Cats’ Most Common Skin Complaints

Cats’ Most Common Skin Complaints

Uschi_Du / Pixabay

 

by Nomi Berger

 

Of the numerous skin disorders discomfiting to your cat and distressing to you, the most common are Feline Alopecia, Eosinophilic granuloma, and Miliary dermatitis.

 

(1) Alopecia, the technical term for bald spots, causes extreme itchiness and results in affected cats biting at their hair. The reasons behind it range from a hypersensitivity reaction (an “allergy” to fleas, for example), parasites such as lice or mites, and ringworm (a fungus) to a behavioral/psychological disorder that makes frantic felines rip out their own fur.

Because the source of the Alopecia will determine its treatment, cat guardians whose cats are suddenly and intensely scratching themselves in unusual ways should make an immediate appointment with their vet.

 

(2) Eosinophils are cells that, as part of the immune system, help kill bacteria. But in so doing, inflammation may occur. A granuloma is a swelling that forms when a large number of eosinophils gather in one area to try and kill an infection without fully succeeding. Cats suffering from this disorder will have lesions on their skin and gums, while their skin may also be red, coupled with ulcers or erosions or both. Fortunately, skin and gum lesions are neither itchy nor painful, occur most often in kittens 6 to 12 months of age, and sometimes resolve completely on their own.

Again, a prompt visit to the vet is recommended for both diagnosis and treatment.

 

(3) Miliary, named after the small, round millet seeds eaten by pet birds, is well named because the lesions caused by this condition are tiny, round bumps. And since dermatitis refers to an inflammation of the skin, cats with this condition have small, red and raised, often crusted, lesions that appear mostly on their backs. The various culprits behind this disorder include lice or mites, an environmental or food sensitivity, a reaction to certain drugs, or even an immune-mediated component where the body recognizes some of its own cells as “foreign” and attacks them.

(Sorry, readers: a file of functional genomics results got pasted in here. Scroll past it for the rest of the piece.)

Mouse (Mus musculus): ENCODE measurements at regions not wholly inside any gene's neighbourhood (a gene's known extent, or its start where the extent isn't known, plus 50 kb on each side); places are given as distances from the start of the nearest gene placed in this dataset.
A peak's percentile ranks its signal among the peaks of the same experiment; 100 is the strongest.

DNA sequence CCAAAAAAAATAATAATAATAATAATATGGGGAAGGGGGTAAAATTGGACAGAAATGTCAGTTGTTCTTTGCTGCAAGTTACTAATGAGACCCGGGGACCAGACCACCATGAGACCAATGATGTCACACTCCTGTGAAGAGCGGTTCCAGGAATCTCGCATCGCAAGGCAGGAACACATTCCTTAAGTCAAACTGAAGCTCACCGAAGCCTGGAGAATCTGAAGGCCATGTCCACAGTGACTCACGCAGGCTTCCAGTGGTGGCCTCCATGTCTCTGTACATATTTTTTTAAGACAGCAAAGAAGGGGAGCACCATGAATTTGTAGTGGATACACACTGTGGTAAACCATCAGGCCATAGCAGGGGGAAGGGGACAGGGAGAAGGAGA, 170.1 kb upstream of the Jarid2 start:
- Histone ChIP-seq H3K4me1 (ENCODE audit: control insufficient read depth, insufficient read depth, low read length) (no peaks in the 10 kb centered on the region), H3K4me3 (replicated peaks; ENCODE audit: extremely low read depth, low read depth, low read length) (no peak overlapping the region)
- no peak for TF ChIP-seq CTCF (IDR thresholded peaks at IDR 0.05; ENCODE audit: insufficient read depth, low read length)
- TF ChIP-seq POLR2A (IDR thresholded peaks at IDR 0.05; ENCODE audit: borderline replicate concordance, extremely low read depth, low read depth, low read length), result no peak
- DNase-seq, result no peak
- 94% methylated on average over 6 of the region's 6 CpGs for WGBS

Once again, since the source of the Miliary dermatitis will determine its treatment, pet parents whose kitties present with these types of lesions should promptly visit their vet.

The earlier these conditions are detected, the sooner the treatment, and the swifter the results. And the first line of defense is the devoted cat owner with a dedicated grooming routine. Even the simplest “once over” – a look and a feel – will alert you to anything unsightly or unusual, making something suspicious easier to diagnose and treat, thereby allowing your precious puss to be as comfortable as paws-ible as quickly as paws-ible.

 

 

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